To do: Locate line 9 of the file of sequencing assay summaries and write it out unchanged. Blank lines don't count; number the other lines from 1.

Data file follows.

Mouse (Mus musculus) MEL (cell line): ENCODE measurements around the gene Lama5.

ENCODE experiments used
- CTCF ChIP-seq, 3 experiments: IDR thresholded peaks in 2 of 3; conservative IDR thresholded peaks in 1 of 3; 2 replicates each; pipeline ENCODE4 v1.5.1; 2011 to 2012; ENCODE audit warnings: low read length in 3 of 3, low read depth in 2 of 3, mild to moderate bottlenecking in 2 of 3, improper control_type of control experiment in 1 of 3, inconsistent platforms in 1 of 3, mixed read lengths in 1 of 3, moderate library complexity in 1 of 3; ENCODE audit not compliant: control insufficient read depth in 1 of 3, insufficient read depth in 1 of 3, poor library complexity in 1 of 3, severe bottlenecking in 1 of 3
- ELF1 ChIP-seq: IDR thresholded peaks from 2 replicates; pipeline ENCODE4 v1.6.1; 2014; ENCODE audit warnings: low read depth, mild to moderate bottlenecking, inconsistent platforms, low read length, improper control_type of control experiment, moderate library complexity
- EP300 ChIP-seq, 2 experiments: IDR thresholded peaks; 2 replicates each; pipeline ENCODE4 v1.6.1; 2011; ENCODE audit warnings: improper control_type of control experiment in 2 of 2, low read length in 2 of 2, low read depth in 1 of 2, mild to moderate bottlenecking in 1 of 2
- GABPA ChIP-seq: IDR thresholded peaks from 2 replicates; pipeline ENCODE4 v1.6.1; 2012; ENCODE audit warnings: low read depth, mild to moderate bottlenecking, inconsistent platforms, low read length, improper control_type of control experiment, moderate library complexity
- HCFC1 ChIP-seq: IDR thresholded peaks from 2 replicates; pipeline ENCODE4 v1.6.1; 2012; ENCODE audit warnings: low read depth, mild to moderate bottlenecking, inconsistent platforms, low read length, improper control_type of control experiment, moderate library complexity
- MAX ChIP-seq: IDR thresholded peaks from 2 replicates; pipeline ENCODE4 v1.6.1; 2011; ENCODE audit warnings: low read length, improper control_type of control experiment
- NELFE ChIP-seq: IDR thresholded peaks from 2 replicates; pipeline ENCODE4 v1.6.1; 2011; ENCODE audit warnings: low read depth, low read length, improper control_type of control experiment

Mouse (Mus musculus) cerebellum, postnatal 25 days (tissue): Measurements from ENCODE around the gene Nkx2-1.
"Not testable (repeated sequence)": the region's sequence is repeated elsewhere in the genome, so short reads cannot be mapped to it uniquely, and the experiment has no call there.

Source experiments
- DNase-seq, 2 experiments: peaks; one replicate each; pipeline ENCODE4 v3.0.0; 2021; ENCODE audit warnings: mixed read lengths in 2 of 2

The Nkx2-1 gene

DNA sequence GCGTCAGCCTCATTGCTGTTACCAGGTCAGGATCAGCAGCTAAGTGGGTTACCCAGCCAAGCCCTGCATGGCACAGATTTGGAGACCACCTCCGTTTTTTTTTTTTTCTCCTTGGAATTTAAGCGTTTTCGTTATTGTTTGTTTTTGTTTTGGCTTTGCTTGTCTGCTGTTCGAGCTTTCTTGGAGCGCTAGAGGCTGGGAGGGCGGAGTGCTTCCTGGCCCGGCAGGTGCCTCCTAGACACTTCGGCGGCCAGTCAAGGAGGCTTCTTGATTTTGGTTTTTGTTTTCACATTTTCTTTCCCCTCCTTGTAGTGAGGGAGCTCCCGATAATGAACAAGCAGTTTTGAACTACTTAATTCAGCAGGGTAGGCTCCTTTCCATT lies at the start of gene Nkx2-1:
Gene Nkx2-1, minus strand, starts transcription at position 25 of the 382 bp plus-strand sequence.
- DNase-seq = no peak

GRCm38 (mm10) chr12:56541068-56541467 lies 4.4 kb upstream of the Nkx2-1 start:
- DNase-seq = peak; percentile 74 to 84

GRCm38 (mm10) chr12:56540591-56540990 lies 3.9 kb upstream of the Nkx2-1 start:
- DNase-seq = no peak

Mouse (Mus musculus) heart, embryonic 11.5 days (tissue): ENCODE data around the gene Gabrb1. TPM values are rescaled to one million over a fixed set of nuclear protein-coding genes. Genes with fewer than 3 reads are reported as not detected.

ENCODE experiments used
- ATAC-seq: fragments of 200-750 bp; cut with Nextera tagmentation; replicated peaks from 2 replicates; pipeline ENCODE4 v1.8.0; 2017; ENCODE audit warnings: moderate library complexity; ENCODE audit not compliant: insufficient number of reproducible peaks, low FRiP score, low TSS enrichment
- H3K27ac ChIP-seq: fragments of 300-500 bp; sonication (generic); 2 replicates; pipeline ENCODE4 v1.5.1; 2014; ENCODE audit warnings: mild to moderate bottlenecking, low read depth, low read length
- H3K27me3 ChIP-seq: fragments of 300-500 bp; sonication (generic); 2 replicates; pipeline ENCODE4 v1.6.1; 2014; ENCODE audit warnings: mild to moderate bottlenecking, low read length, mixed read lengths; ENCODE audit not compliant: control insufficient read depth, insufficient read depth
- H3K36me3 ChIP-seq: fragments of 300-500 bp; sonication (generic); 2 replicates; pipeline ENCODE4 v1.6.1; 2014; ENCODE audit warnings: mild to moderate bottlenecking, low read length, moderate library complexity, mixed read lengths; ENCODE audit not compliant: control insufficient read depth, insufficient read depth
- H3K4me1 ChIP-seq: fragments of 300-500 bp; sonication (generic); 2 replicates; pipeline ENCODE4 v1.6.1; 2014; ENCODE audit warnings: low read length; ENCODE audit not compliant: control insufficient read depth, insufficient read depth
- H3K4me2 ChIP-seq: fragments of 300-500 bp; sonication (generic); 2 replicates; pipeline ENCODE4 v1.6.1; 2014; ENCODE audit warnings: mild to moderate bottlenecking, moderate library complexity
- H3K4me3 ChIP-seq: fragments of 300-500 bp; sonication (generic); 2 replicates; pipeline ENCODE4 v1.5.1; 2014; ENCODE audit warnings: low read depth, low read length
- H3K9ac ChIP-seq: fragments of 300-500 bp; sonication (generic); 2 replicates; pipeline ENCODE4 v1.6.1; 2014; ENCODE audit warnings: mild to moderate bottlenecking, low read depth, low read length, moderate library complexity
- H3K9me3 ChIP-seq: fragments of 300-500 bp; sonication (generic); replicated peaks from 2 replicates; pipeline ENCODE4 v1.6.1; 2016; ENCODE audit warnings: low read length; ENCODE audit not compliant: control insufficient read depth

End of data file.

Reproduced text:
- NELFE ChIP-seq: IDR thresholded peaks from 2 replicates; pipeline ENCODE4 v1.6.1; 2011; ENCODE audit warnings: low read depth, low read length, improper control_type of control experiment